Possible Consequences

Since there is no time to prepare for an unexpected surgery, the consequences of an emergency c- section are much more dangerous and pronounced than with a planned surgical intervention. Doctors cannot assess the whole situation objectively; some nuances can be missed, resulting in complications.

Implications for the Mother

  • Spinal cord injuries and prolonged back pain during epidural and spinal anesthesia
  • Toxic reactions to drugs injected during anesthesia
  • Problems with lactation: milk may not appear
  • Long recovery period, the need for bed rest is 2-3 weeks
  • Great blood loss, anemia – as its consequence
  • Pain of sutures, which causes the young mother to take drugs that are undesirable during lactation
  • You cannot play sports after an emergency c-section for a long time, so it can be hard to gain your former shape after giving birth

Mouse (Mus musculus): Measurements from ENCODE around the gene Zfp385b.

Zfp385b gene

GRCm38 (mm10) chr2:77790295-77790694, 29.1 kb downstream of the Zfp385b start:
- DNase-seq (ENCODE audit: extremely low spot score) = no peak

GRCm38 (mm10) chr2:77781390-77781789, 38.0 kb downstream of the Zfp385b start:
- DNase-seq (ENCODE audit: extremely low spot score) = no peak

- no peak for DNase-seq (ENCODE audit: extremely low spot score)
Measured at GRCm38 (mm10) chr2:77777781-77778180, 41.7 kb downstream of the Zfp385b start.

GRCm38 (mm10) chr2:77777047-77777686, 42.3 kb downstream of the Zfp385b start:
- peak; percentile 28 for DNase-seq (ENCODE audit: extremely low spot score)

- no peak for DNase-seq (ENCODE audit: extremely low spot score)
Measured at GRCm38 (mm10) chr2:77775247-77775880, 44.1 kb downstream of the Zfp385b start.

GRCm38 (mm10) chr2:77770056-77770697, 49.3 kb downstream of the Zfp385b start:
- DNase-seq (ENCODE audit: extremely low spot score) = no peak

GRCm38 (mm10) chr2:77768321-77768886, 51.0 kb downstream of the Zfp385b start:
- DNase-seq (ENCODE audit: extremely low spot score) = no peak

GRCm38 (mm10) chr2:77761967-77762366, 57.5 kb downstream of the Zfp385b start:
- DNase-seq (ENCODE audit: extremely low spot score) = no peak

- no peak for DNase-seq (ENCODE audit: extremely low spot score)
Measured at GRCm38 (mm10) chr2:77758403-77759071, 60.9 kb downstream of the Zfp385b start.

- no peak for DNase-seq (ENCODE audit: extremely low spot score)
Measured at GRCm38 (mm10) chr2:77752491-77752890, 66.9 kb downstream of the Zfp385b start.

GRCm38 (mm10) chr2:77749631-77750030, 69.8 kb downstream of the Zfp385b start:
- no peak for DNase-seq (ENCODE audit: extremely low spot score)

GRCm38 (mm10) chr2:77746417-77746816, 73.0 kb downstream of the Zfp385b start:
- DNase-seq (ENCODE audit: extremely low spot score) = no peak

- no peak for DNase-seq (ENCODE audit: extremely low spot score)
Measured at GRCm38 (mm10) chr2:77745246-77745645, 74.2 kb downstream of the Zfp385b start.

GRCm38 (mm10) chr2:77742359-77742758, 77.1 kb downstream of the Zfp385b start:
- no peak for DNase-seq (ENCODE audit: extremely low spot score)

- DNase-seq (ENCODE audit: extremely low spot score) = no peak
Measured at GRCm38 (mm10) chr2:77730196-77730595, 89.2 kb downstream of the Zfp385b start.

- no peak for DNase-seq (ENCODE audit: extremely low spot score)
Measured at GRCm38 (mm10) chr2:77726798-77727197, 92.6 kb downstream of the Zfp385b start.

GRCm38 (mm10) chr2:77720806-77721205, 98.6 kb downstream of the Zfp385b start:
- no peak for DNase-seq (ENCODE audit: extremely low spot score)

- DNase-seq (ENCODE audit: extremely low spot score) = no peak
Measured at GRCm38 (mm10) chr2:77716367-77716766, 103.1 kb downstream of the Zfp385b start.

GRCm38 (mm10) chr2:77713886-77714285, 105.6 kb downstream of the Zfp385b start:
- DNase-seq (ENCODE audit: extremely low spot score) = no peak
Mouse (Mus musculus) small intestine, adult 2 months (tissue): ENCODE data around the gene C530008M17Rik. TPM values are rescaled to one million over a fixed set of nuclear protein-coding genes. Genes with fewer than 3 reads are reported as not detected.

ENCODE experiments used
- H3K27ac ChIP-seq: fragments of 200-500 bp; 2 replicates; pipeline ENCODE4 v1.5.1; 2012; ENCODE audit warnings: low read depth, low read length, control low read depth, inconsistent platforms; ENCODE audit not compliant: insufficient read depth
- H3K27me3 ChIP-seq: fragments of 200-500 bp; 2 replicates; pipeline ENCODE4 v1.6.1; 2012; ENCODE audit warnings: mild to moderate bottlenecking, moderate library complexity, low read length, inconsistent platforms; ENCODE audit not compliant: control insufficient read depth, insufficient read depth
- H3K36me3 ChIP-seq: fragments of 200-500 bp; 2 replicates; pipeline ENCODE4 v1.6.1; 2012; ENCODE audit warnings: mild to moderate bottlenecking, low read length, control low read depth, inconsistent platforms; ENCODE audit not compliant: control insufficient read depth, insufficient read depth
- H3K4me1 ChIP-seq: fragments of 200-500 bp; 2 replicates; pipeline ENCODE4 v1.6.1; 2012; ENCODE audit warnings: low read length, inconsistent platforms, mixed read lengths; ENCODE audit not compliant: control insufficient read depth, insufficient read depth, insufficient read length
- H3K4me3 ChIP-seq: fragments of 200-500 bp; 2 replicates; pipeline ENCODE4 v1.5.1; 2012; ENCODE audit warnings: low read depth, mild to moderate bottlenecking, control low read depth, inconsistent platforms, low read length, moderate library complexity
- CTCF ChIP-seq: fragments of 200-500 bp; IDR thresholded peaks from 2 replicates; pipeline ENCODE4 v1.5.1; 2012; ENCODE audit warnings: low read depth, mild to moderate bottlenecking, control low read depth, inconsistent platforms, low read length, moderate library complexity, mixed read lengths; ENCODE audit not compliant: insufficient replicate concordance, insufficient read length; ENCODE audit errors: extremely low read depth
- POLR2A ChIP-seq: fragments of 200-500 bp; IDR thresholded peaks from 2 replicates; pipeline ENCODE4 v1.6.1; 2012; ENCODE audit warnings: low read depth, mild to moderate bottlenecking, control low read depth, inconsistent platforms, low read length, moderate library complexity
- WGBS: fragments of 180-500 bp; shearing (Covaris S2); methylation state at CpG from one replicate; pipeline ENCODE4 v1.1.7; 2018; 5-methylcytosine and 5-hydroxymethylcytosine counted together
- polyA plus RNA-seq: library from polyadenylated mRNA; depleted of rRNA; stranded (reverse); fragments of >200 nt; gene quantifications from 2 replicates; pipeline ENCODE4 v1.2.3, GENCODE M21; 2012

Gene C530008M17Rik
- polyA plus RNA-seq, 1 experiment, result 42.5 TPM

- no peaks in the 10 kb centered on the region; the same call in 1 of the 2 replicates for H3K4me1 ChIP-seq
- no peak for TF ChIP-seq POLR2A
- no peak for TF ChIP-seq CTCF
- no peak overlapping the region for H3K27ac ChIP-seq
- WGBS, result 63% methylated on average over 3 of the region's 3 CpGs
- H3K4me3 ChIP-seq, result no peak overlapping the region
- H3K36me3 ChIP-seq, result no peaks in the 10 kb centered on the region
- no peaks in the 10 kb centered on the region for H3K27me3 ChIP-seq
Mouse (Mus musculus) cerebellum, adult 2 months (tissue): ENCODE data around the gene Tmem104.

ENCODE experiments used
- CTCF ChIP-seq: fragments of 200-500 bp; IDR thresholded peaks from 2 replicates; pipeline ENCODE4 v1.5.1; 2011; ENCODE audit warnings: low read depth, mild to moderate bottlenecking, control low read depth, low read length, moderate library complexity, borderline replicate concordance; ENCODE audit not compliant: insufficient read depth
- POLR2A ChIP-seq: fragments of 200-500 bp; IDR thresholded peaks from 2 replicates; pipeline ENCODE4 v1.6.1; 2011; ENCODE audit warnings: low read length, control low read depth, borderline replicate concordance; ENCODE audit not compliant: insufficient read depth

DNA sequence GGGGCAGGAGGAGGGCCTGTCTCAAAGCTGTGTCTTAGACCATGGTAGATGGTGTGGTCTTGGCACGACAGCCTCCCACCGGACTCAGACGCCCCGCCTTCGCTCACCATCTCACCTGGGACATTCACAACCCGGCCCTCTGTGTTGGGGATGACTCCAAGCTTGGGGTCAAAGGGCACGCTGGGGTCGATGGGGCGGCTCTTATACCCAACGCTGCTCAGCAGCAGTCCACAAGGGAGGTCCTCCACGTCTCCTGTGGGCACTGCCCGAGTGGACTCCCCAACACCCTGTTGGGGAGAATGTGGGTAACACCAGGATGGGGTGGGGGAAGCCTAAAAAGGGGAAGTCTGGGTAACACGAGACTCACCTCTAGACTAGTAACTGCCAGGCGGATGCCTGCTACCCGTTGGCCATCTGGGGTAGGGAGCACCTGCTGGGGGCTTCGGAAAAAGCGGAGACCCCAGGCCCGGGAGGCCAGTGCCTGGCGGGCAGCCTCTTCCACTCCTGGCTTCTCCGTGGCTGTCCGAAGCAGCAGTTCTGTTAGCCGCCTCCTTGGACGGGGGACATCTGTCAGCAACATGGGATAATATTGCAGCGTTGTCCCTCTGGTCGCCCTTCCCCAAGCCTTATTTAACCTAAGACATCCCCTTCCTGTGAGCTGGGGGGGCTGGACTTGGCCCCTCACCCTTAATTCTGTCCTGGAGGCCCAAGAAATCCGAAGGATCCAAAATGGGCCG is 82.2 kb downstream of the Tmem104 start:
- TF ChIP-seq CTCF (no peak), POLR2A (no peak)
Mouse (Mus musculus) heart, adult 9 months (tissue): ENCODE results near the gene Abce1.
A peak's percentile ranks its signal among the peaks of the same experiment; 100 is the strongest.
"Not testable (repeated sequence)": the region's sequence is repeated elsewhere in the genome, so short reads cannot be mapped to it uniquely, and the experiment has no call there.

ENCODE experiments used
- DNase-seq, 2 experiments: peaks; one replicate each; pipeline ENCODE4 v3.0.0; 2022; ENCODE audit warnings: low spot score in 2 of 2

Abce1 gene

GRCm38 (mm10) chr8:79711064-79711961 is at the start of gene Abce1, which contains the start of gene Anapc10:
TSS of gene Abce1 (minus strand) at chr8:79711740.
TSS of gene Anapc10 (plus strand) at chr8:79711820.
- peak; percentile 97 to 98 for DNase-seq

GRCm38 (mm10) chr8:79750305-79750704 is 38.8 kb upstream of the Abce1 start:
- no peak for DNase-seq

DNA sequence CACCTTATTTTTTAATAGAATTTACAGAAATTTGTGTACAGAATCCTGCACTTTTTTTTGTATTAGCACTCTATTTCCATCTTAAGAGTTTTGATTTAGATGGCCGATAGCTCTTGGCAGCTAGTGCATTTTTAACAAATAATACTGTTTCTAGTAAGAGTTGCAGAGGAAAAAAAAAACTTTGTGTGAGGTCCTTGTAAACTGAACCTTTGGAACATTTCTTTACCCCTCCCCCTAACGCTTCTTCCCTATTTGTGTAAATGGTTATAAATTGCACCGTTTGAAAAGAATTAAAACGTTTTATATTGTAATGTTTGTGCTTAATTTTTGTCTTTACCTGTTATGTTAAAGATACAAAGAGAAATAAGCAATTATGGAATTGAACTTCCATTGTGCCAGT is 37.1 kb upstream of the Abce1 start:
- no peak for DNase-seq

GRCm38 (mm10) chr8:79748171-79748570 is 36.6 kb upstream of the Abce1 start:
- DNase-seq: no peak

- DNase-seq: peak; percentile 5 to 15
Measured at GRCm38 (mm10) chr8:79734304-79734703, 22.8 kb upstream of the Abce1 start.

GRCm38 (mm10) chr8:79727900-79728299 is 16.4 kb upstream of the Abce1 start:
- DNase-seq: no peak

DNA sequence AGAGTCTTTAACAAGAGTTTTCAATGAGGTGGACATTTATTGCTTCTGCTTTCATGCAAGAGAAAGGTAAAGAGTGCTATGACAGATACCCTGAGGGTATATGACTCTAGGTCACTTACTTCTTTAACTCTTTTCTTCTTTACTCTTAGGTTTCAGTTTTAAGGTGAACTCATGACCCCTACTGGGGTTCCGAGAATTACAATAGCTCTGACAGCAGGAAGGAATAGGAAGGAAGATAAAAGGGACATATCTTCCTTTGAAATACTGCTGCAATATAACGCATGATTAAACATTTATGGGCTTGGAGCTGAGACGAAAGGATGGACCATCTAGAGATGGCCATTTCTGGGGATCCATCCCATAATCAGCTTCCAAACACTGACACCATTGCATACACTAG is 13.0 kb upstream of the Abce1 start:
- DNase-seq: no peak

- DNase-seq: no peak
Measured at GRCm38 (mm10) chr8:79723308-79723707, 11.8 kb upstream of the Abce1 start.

• Risk of adhesions; the next pregnancy after an emergency caesarean section can take place only in 2 years and, most likely, it will end with the same operation

Consequences for the Child

  • As a result of anesthesia during emergency c-section, the child’s heart rate may decrease, breathing and motility may be disturbed, disorientation may occur
  • Encephalopathy
  • Difficulty Sucking
  • Violation of the production of proteins and hormones, which in the future may have a bad effect on the child’s adaptation to the environment and his mental activity
  • Reduced Immunity

With an emergency c-section, the consequences for the child mainly depend on the action of anesthesia. With planned surgery, complications are much less common. This delays the rehabilitation period and requires a longer recovery. If a young mother at this stage fulfills all the doctor’s instructions, this will help her cope with all the consequences of the operation both for her own body and for the baby.